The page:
NHibernate is an open source Object-Relational Mapping (ORM) tool for the .Net platform… and the existing documentation and tutorials that I could find, whilst plentiful, are not aimed at those new to or inexperienced with ORM. This tutorial is based on using Visual Studio (I used 2008 beta 2) and Sql Server, however the database used is almost immaterial (one of the advantages of using an OR mapper).

If you already know what NHibernate and ORM are and you want to use it but just need to know how? Jump straight to the nitty gritty. Otherwise, read on.

There is plenty of good stuff out there on what Object-Relational Mapping is, try wikipedia or the intro here (the tutorial is a bit out of date but the explanation is good) or there’s always Google.

However, in a nutshell, ORM is the process of mapping business objects (think OOP) to database relations (read tables). An OR Mapper is a tool that manages this process. There are several different OR Mappers available for .Net however NHibernate seems to have a lot of momentum and a good history as it is based on a port from the original Java version, Hibernate. The reason for using an OR Mapper is that writing SQL sucks, making changes is a pain in the ass and once you’ve started employing some decent OOP practices and are modelling your business domain with real-world objects, you don’t want to cloud your head with SELECTs, JOINs, WHEREs, primary keys, foreign keys and all that RDBMS jazz.

Okay… so what is ORM again?
Imagine you have a simple Contact class (which coincidentally we will do later). Wouldn’t it be nice if you could create a simple tbl_contact, write a little xml file that says “Contact.FirstName maps to tbl_contact.first_name” and then let something else worry about your CRUD (Create, Retrieve, Update and Delete) database logic? All you then have to do is say “Oi NHibernate, Save this Contact for me please”. That’s what you get with NHibernate and many other OR Mappers, it becomes the basis for your “Persistance Layer” or “Data Access Layer” for those who like their OOP terminology. You get to focus on your business objects and “proper programming” and you let NHibernate worry about saving stuff to the database.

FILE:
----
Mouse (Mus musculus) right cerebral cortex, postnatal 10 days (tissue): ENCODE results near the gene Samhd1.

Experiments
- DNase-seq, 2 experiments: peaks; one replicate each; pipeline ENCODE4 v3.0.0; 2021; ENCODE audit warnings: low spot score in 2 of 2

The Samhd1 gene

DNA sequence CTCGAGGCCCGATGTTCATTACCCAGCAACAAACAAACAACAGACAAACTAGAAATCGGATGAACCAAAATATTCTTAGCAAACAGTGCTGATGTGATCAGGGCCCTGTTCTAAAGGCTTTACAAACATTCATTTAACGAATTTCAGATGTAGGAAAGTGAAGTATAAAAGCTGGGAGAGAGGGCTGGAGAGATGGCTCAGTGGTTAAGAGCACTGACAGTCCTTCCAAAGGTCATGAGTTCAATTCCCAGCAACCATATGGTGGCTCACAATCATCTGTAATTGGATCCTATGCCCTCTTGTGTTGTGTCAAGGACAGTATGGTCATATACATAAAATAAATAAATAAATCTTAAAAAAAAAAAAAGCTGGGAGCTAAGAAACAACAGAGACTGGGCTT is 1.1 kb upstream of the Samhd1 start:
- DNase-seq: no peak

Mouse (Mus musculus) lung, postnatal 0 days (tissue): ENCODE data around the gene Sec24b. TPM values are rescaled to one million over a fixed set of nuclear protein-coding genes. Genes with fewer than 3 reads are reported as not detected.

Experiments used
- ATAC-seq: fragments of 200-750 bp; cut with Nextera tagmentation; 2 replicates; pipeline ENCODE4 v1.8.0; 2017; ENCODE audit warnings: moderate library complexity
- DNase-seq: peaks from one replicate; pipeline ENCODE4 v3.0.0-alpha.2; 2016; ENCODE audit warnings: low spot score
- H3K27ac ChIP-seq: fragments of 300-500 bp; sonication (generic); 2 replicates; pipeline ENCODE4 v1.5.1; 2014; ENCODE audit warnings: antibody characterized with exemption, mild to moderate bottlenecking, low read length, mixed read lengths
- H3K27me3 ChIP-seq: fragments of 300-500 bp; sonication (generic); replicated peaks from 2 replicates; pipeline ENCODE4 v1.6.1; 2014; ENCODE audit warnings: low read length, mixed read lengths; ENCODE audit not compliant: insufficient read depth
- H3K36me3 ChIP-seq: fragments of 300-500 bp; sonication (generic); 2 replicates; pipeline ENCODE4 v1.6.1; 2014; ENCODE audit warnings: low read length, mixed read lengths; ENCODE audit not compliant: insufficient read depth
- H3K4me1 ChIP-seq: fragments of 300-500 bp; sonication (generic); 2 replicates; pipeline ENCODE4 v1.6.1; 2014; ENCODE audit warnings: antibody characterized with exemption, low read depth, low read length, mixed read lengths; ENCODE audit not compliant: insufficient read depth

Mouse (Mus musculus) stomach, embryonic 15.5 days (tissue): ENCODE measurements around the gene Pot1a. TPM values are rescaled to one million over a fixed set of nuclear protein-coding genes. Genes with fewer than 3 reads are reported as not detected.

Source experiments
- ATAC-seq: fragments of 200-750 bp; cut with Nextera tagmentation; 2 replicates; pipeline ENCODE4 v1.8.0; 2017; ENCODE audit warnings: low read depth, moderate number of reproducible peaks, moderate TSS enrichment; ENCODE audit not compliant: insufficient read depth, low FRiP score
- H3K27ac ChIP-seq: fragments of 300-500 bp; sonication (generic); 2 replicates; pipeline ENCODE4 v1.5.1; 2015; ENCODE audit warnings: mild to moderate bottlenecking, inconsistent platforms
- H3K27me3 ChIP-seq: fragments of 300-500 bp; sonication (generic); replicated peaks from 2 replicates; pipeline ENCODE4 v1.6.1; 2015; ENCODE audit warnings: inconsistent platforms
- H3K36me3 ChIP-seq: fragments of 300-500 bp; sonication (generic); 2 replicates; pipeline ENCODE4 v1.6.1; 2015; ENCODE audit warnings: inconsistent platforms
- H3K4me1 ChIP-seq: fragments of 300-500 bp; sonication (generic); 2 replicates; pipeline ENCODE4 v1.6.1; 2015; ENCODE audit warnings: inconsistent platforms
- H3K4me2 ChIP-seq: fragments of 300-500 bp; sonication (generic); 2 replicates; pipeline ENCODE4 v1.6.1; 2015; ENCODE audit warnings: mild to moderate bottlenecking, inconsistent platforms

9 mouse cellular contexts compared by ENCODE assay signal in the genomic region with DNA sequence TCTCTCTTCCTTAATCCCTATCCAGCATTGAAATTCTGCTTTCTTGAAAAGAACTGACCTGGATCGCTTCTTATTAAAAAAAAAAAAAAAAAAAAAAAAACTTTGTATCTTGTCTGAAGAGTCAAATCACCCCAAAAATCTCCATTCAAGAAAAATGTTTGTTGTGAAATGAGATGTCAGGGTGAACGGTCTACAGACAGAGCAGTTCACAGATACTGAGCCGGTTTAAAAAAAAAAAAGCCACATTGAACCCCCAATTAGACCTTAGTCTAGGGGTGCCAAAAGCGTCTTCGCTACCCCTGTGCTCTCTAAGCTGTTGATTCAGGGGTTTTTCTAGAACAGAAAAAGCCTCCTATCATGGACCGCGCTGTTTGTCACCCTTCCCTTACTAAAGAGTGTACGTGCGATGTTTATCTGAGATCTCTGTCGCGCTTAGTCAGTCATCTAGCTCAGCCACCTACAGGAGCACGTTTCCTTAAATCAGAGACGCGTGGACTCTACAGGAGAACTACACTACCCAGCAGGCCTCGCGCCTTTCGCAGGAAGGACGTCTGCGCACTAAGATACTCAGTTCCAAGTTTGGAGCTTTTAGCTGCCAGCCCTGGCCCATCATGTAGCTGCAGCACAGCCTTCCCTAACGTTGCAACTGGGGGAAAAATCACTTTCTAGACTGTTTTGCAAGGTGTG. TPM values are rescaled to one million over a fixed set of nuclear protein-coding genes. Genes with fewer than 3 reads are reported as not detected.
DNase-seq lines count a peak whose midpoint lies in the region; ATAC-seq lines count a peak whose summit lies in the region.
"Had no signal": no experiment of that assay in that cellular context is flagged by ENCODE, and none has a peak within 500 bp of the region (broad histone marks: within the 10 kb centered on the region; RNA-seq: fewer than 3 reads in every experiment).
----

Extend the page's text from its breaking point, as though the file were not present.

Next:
Sounds good, show me
Okay so here’s what we’re going to do:

  • Download NHibernate
  • Create a contacts table
  • Create a Contact class in an assembly
  • Write a mapping file between the class and table
  • Setup a web project for NHibernate
  • Use a simple web form to create and save Contacts

So let’s get going…

Download NHibernate
From Sourceforge, I’d suggest starting with just the binary zip (2nd link at time of writing). Save it and extract to somewhere you’ll remember.

Create a contacts table
Our contacts are going to be pretty simple, here’s one I made earlier (SQL Server 2000 – you can very easily use any database you’re familiar with just remember to alter some details later) Create a new database and execute the following SQL:

CREATE TABLE tbl_contact (
	contact_id bigint IDENTITY (1, 1) NOT NULL ,
	first_name varchar(255),
	last_name varchar(255),
	email varchar(255),
	telephone varchar(50)

Create a Contact class in an assembly
So we’re going to actually do some coding now, open Visual Studio create a new Class Library (mine’s called ContactDomain) and add a new class called Contact.cs and paste in the following:

namespace ContactDomain
    public class Contact
        private int _contactId;
        private string _firstName;
        private string _lastName;
        private string _email;
        private string _telephone;
        public virtual int ContactId
            get{ return _contactId; }
            set{ _contactId = value; }

        public virtual string FirstName
            get{ return _firstName; }
            set{ _firstName = value; }

        public virtual string LastName
            get{ return _lastName; }
            set{ _lastName = value; }

        public virtual string Email
            get{ return _email; }
            set{ _email = value; }

        public virtual string Telephone
            get{ return _telephone; }